Despite the challenges, setbacks and exhaustion Dulcie Grabarczyk faced while battling colon cancer in her early 40s, she remains upbeat about the direction her life has taken and her ability to educate others about the disease.

Don’t Sit on Colon Cancer 5K

Dolcesquare Dolcesquare Dolcesquare

Despite the challenges, setbacks and exhaustion Dulcie Grabarczyk faced while battling colon cancer in her early 40s, she remains upbeat about the direction her life has taken and her ability to educate others about the disease.

Grabarczyk, the patient speaker at this year’s Don’t Sit on Colon Cancer 5K, especially wants to reach those under 50, the recommended age for a colonoscopy.

“Cancer is on the rise for people under 50,” says Grabarczyk, a wife, mother of three and real estate agent. “We need to get over the stigma of talking about bowel health. A lot of people don’t know what symptoms to look for. I certainly didn’t recognize my symptoms.”

A Surprise Diagnosis

Dulcie’s gynecologist ordered a colonoscopy after Dulcie experienced pain from uterine adhesions. Right before she went under anesthesia, Dulcie mentioned to the doctor that she’d noticed a little bleeding, but no one expected what happened next.

“My GI doctor was floored,” Dulcie said. “When I woke up, he came to me and started to tear up. He was just as shocked as I was to find a tumor.”

Dulcie was diagnosed with stage 2 colon cancer and immediately underwent six weeks of chemotherapy and radiation to shrink the tumor. In February 2012, Dulcie underwent surgery for a hysterectomy and bowel resection. Tests after the surgery revealed her colon cancer was actually stage 3A.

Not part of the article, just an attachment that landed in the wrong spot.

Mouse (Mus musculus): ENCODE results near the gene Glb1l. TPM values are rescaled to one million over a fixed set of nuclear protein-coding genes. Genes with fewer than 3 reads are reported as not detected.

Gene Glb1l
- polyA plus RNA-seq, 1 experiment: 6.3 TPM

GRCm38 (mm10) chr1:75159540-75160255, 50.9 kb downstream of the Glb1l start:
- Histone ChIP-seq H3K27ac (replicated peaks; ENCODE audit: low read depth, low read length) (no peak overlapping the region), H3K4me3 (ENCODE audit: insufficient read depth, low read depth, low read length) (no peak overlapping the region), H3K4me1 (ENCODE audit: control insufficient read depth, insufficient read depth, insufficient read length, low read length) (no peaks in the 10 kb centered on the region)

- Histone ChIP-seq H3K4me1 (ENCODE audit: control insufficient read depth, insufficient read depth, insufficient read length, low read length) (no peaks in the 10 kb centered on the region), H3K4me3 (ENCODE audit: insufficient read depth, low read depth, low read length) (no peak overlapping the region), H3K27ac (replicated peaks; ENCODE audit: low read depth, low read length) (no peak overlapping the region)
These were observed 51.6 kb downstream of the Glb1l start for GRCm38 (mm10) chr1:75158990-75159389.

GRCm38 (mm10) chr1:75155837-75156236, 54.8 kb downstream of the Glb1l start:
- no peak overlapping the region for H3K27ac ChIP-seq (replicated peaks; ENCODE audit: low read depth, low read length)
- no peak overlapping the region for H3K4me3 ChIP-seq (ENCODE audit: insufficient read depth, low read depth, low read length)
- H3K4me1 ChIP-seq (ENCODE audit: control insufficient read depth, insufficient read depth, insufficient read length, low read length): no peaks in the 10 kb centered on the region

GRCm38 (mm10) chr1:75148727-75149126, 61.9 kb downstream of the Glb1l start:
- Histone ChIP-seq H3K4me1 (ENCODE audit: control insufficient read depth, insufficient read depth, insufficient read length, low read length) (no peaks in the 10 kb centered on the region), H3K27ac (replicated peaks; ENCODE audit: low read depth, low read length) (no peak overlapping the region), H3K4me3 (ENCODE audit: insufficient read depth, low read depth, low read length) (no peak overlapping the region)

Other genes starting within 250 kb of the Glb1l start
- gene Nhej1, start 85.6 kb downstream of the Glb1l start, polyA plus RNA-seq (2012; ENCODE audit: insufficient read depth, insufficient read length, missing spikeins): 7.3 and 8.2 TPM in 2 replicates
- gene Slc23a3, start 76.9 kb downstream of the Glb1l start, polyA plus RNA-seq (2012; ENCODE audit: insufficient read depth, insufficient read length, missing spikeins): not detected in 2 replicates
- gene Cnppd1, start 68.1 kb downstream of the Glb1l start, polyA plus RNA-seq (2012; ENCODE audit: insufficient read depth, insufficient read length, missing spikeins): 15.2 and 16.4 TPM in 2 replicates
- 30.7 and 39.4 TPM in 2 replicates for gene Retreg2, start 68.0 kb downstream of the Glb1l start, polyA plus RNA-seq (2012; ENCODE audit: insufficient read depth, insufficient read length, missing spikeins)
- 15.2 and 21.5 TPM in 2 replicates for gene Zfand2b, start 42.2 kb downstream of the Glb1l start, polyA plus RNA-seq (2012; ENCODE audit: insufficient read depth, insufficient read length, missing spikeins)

Difficult Side Effects

Dulcie suffered terribly painful cold sores in her mouth as a result of her cancer treatment and got down to 92 pounds. Fatigue plagued her. She also continued to have bowel obstructions and pain and was in and out of the hospital. She eventually had to leave her job as a defense contractor because of her health concerns.

“Even though I was cancer free, I was still dealing with the effects from the radiation and surgeries, “Dulcie says. “I couldn’t hold a job. I couldn’t work out. It really limited all the activities that I enjoyed."

At 42, two years after her colon cancer diagnosis, Dulcie made the brave decision to have a permanent colostomy. She says it is a decision she has never regretted, as it greatly increased her quality of living and allowed her to return to an active lifestyle. Sentara’s Dr. William Rudolph was her surgeon throughout her treatment.

Dulcie is adamant about spreading the word about colon cancer symptoms and advises those under 50 not to be shy to ask their doctor to order a colonoscopy if they are suffering from GI issues.

More Life Lessons
As Dulcie reshaped her life after cancer, she chose another career as a real estate agent after spending decades as a real estate investor.

“In a sense, cancer provided me with one of my greatest gifts,” Dulcie says. “It gave me the opportunity to re-evaluate what I want to do with my life. Sometimes life takes you on a different path and it was time to make a change.”

Dulcie gives back to other colon cancer patients by being a colon cancer buddy through the Colon Cancer Alliance. She offers advice and support over emails and the phone. She’s also looking forward to sharing the lessons she’s learned with those gathered to participate in the “Don’t Sit on Colon Cancer 5K” on March 24, 2018 at Sentara Princess Anne Hospital.

 

 

Share This: